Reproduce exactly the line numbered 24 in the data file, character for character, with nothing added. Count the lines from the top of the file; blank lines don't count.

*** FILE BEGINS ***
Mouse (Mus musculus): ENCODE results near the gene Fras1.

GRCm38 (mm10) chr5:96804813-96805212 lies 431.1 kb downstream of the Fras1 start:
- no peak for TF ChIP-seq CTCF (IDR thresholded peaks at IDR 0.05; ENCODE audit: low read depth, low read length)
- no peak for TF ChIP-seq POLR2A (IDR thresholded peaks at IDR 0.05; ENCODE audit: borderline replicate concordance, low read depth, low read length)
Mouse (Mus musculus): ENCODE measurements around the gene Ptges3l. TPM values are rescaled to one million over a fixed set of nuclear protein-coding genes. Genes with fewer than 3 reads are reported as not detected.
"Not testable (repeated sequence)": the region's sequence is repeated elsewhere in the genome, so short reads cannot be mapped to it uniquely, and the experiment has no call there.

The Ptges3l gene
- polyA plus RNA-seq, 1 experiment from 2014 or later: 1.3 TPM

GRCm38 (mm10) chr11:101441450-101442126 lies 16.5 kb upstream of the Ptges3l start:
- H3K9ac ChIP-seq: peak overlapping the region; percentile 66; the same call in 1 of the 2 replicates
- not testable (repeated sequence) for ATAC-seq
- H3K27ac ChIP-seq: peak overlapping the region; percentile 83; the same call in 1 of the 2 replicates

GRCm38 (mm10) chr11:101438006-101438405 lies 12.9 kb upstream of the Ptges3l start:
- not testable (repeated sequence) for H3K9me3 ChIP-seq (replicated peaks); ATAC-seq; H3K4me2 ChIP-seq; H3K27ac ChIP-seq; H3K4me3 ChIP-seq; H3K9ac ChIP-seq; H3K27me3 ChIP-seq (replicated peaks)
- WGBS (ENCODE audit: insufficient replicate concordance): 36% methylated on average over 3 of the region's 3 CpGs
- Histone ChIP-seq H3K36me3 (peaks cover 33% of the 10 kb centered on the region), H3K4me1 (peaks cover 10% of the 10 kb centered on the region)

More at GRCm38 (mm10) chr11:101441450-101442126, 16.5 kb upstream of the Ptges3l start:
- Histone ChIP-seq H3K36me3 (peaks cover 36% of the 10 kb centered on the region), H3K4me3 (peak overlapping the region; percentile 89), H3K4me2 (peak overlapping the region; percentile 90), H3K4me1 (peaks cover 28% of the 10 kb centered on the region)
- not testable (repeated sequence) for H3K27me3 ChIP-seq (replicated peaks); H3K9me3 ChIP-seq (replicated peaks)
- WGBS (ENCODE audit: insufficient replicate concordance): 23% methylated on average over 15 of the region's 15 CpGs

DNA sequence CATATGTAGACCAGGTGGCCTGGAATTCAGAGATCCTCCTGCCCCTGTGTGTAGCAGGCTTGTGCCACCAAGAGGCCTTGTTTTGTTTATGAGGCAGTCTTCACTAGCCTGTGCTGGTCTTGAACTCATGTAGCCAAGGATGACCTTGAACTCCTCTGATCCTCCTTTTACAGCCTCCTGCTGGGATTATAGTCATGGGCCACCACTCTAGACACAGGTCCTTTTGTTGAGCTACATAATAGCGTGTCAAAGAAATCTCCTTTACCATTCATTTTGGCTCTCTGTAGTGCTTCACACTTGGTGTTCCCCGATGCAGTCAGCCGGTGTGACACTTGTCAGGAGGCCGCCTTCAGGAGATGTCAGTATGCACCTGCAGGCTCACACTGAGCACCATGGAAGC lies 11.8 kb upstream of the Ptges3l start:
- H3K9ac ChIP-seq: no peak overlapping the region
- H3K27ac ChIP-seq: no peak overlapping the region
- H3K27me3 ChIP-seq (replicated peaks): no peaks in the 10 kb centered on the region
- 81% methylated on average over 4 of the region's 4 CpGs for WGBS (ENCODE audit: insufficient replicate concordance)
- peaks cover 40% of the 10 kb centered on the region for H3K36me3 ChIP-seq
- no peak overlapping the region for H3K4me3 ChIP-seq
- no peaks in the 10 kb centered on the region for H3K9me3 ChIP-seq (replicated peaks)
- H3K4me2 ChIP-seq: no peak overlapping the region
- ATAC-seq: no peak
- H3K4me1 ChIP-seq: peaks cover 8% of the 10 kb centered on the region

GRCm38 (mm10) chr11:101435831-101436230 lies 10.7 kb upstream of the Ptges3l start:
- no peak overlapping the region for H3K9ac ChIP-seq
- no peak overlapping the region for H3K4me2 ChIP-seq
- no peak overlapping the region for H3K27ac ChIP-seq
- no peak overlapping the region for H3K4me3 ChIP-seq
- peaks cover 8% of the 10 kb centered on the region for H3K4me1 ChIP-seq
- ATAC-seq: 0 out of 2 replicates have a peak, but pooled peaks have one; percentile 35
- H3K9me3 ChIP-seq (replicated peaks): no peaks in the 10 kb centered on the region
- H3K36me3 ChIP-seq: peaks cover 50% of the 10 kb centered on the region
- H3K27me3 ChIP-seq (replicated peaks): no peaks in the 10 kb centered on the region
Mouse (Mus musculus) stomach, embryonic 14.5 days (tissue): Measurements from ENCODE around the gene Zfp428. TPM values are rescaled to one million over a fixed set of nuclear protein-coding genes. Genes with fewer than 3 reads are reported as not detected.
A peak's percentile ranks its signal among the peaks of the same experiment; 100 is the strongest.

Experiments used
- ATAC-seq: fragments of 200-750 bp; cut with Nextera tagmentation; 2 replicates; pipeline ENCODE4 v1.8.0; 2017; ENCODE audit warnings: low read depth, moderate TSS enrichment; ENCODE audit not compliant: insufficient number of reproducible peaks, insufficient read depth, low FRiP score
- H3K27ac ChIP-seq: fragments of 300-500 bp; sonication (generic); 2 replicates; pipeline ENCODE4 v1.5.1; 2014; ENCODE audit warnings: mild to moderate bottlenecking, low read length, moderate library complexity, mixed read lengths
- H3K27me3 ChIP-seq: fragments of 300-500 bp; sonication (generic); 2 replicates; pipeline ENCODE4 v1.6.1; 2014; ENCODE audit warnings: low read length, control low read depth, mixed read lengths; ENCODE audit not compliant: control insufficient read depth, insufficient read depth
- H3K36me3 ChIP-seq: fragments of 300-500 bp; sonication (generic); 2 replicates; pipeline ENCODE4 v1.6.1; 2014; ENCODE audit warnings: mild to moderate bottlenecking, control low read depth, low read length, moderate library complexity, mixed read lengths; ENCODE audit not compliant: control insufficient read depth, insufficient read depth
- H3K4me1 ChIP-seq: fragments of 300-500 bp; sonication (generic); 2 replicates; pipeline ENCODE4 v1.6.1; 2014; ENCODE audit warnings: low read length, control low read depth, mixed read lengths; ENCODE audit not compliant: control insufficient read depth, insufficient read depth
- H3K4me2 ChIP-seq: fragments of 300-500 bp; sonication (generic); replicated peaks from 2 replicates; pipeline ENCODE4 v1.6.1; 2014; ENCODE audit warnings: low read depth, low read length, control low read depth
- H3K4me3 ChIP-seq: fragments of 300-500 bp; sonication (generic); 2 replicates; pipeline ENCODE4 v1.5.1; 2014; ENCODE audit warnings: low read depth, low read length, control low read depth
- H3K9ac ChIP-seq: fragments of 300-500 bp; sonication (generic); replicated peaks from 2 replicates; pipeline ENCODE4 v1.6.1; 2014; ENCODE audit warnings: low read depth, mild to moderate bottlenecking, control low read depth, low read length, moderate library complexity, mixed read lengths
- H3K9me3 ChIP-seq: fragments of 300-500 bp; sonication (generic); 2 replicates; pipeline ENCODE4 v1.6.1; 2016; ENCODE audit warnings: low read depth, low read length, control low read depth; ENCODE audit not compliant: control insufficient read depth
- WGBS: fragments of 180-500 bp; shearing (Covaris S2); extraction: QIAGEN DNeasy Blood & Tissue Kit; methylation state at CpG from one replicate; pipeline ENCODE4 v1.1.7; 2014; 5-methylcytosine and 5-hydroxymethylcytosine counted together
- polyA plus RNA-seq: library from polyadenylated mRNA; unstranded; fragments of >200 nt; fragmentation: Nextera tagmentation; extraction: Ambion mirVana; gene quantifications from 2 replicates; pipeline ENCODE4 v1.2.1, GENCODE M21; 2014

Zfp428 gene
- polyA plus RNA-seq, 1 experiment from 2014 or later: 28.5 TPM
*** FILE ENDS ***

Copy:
- H3K27me3 ChIP-seq (replicated peaks): no peaks in the 10 kb centered on the region